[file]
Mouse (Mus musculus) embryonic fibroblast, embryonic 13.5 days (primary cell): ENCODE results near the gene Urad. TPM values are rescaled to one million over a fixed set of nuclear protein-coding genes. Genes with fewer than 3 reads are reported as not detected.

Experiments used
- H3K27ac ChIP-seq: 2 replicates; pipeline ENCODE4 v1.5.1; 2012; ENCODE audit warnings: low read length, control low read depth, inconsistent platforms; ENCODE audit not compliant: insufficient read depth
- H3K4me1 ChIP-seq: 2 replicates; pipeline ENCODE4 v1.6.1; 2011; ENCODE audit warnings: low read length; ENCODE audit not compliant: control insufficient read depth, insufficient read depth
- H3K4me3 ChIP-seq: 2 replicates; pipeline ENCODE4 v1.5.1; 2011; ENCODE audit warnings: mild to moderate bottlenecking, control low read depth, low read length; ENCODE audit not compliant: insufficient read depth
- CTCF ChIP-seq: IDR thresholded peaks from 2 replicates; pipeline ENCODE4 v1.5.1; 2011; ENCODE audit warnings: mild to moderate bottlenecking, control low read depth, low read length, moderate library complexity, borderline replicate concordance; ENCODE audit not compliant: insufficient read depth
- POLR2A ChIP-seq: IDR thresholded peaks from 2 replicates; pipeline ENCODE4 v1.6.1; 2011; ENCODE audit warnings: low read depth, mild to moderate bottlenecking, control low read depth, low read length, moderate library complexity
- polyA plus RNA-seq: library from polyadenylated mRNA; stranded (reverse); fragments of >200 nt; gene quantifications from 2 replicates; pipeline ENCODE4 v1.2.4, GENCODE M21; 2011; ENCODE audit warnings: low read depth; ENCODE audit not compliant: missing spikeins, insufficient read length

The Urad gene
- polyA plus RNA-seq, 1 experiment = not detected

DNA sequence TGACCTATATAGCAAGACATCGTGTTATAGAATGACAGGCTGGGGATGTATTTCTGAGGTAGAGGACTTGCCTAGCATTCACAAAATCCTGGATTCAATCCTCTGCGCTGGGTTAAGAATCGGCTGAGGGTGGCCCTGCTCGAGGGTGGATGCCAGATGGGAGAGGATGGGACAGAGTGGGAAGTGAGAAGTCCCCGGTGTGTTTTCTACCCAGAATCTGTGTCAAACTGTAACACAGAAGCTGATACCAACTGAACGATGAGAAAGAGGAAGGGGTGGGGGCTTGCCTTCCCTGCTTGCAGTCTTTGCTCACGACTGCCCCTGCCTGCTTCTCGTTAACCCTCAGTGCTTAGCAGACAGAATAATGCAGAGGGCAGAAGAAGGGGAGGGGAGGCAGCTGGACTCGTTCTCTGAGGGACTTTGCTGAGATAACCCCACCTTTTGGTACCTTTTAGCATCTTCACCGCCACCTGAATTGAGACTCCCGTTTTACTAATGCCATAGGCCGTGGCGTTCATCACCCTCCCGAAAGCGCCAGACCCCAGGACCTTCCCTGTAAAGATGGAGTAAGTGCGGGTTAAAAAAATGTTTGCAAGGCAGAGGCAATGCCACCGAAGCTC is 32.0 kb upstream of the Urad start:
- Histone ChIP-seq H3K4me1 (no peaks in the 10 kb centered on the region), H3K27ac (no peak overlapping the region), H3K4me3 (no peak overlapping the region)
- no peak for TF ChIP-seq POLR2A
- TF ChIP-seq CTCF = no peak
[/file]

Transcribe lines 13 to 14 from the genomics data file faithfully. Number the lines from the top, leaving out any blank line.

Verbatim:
- no peak for TF ChIP-seq POLR2A
- TF ChIP-seq CTCF = no peak